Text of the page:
Birthplace, museum house, community in the community, virtual and real at the same time, the whole House is exhibited as a place of broad and unconventional knowledge, of meditation and contemplation, of dissemination.

Represented with contemporary tools and languages, the life and work of Maria Montessori are returned as traces, finds, inspirations, multicultural dialogues, connections between languages, geographies, worlds and disciplines.

  • Address: Fondazione Montanelli Bassi Via San Giorgio 2 C.P. n.190 50054 Fucecchio (FI) Tel e fax +39 0571-22627
  • Visiting Hours: During the summer: July: Library: open to the public on Tuesdays and Thursdays in the morning, from 09.00am till 1.00pm Indro Montanelli's Rooms: open on Saturdays and Sundays from 3.00pm until 7.00pm August: The Library and Indro Montanelli's Rooms will be closed. Opening will be available upon request by contacting 3281289087 From September onwards: Library and Indro Montanelli's Rooms will be open to the public on Tuesadys, Thursdays, Saturdays and Sundays from 3.00pm until 7.00pm
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Palazzo della Volta - Fucecchio (Firenze)

The Montanelli Bassi Foundation was constituted by will of Indro Montanelli in 1987. It is located in Fucecchio, in the ancient Palazzo della Volta, in the place where Montanelli’s ancestors lived in medieval times. They were part of the powerful consortium called “della Volta”. The façade of the palazzo still holds the traces of the preexisting medieval dwellings, even if the inside was radically restructured between the XVI and XVIII centuries. The Montanelli Bassi Foundation has among its goals, in addition to conserving and handing down to posterity the memory of Montanelli, the promotion of cultural activities and studies of the artistical and environmental historical heritage of the Fucecchio territory. It grants scholarships and awards such as the Indro Montanelli writing award and that entitled the Colette Rosselli award dedicated to illustrated literature for children.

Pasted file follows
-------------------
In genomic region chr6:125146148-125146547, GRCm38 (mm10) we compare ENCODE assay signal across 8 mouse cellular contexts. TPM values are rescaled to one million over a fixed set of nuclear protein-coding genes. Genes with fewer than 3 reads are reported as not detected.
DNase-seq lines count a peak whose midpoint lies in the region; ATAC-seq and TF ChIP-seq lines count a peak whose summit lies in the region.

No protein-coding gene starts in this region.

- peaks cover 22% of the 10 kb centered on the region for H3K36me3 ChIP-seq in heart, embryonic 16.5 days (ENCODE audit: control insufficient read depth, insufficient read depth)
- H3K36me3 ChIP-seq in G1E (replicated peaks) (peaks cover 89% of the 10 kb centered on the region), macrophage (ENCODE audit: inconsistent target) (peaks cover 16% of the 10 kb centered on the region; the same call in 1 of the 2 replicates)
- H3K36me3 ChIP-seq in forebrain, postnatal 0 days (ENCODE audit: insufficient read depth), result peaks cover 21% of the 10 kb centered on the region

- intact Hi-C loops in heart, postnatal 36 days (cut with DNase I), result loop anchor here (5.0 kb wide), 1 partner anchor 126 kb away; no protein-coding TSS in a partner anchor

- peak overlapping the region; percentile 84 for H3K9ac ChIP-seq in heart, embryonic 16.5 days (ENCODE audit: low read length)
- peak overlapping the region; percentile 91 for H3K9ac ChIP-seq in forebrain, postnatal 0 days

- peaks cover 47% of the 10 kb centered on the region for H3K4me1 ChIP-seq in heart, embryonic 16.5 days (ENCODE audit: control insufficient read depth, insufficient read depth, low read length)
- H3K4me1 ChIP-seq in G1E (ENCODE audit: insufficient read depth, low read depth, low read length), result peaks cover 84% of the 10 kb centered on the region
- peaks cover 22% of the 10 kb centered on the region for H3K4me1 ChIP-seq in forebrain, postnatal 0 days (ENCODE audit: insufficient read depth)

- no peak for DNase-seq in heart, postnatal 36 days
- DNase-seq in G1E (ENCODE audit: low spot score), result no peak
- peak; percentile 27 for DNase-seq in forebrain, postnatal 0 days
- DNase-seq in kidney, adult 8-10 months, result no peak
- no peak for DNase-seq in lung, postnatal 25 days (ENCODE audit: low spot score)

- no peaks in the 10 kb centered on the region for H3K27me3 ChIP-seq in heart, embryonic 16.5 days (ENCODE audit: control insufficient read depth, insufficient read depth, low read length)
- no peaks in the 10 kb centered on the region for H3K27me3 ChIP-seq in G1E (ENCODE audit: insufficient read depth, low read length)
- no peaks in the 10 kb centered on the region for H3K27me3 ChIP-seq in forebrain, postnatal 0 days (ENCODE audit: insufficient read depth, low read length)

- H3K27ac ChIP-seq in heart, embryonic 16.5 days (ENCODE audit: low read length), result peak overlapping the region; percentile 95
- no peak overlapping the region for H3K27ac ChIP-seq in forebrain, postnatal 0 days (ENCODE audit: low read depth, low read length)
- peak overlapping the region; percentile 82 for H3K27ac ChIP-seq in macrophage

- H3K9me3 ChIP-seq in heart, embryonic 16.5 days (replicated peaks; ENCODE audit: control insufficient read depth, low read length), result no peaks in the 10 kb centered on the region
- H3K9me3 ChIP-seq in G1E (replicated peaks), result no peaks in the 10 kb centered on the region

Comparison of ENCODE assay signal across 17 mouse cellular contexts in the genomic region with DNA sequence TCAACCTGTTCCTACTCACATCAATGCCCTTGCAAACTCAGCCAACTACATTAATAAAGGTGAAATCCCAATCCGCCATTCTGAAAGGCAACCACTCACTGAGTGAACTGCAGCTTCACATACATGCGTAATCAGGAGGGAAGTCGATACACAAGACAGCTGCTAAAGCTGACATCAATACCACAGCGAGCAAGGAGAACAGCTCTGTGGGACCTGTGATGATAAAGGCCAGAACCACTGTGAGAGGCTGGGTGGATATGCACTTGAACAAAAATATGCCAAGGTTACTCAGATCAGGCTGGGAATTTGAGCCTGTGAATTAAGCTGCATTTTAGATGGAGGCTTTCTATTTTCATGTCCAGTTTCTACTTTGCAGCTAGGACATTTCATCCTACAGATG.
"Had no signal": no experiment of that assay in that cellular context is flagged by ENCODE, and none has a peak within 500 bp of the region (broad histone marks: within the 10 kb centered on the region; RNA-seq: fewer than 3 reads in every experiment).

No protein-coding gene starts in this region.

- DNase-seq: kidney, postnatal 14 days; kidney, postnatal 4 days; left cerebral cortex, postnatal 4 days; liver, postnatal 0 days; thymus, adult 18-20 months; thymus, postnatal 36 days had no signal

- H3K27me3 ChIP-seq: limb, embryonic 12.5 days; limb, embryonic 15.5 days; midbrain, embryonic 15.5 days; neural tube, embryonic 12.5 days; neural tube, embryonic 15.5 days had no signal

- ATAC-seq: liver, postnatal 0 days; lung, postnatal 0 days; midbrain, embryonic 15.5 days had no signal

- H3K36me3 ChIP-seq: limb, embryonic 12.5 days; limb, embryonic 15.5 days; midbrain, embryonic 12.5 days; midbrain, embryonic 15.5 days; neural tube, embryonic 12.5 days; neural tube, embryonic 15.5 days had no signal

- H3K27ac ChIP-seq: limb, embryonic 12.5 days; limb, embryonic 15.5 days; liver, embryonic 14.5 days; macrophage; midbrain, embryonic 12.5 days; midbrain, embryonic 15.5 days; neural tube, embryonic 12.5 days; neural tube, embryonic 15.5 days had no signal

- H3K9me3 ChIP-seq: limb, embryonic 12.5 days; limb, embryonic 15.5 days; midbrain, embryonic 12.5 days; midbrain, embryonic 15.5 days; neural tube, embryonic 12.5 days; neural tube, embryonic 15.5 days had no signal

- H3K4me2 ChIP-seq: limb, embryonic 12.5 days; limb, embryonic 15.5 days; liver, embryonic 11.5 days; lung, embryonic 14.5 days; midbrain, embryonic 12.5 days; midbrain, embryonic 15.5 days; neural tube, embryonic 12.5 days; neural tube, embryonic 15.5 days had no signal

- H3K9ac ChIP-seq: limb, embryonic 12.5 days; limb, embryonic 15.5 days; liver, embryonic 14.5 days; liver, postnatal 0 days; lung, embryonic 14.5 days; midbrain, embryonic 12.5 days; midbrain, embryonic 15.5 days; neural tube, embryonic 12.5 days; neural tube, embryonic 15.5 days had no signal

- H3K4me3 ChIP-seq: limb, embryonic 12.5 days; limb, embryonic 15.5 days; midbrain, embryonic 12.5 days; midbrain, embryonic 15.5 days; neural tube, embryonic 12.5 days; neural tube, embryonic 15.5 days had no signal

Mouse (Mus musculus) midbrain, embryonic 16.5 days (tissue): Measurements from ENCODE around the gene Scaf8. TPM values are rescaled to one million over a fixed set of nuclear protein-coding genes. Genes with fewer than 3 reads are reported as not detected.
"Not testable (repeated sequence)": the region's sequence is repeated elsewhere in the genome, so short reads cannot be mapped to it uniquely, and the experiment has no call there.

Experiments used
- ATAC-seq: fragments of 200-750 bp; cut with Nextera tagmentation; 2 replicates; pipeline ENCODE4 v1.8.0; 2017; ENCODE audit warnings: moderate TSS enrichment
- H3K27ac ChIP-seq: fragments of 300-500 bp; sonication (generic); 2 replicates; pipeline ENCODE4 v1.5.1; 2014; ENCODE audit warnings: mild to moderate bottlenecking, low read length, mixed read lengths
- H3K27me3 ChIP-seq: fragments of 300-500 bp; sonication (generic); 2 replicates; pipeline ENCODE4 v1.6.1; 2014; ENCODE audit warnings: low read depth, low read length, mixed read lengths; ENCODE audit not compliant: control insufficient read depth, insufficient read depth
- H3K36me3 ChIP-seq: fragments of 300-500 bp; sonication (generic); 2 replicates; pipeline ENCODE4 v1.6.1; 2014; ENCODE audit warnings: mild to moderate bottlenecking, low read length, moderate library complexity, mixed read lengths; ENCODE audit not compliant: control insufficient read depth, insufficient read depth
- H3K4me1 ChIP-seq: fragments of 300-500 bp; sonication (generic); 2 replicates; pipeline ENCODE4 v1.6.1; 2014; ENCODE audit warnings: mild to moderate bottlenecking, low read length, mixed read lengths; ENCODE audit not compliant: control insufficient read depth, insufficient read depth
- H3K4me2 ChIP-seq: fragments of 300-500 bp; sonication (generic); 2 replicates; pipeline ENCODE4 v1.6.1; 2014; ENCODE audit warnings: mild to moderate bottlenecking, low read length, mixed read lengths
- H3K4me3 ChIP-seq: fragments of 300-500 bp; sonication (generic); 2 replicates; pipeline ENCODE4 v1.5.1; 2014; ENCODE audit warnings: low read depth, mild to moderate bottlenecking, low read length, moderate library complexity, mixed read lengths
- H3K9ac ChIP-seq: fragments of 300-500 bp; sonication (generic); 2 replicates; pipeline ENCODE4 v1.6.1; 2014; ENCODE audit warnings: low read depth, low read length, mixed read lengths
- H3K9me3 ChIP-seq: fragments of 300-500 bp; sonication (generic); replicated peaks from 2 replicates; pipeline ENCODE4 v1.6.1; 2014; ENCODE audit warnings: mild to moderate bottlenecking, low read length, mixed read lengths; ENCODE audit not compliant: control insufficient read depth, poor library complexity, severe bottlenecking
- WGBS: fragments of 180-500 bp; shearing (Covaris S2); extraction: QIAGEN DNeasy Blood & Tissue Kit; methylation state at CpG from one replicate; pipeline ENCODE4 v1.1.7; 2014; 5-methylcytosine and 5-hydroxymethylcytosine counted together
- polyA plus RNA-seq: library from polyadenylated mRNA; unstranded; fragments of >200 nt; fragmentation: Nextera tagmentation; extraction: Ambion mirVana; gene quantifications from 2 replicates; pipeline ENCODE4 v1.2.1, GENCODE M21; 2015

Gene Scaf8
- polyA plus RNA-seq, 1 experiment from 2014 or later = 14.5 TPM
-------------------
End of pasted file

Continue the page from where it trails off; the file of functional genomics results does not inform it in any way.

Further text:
The “rooms”
Indro Montanelli (1909-2001), who contributed financially to the restoration of the palazzo between 1990 and 1993, wished that his books, his papers and the objects that had been most dear to him be preserved in the palazzo of his ancestors. So after 2001 the “rooms of Montanelli” were created by transferring his Milan study and his Rome study to his place of birth. Both studies preserve many valuable evidences related to the life and career of the famous journalist.

The Foundation also has a library with 12 reading seats and an auditorium where cultural meetings are organized. It preserves, at last,  an ample collection of paintings and drawings of the artist Arturo Checchi. 

  • Address: Villa Machiavelli Via Scopeti 157 Loc. S.Andrea in Percussina 50026 San Casciano (FI) Tel.+39 055 828471
  • Visiting Hours: booking necessary, Wednesday- Sunday 10:00-12:00 / 15:00-17:00
  • Website:
  • Contact: villamachiavelli

San Casciano (Firenze)

Nicolò Machiavelli (1469 - 1527), secretary of the Florentine Republic in the years between 1498 and 1512, is one of the greatest and most interesting figures of the Renaissance. A versatile and cultivated writer, he reserved most of his interest for politics, which he was the first to consider a science in itself.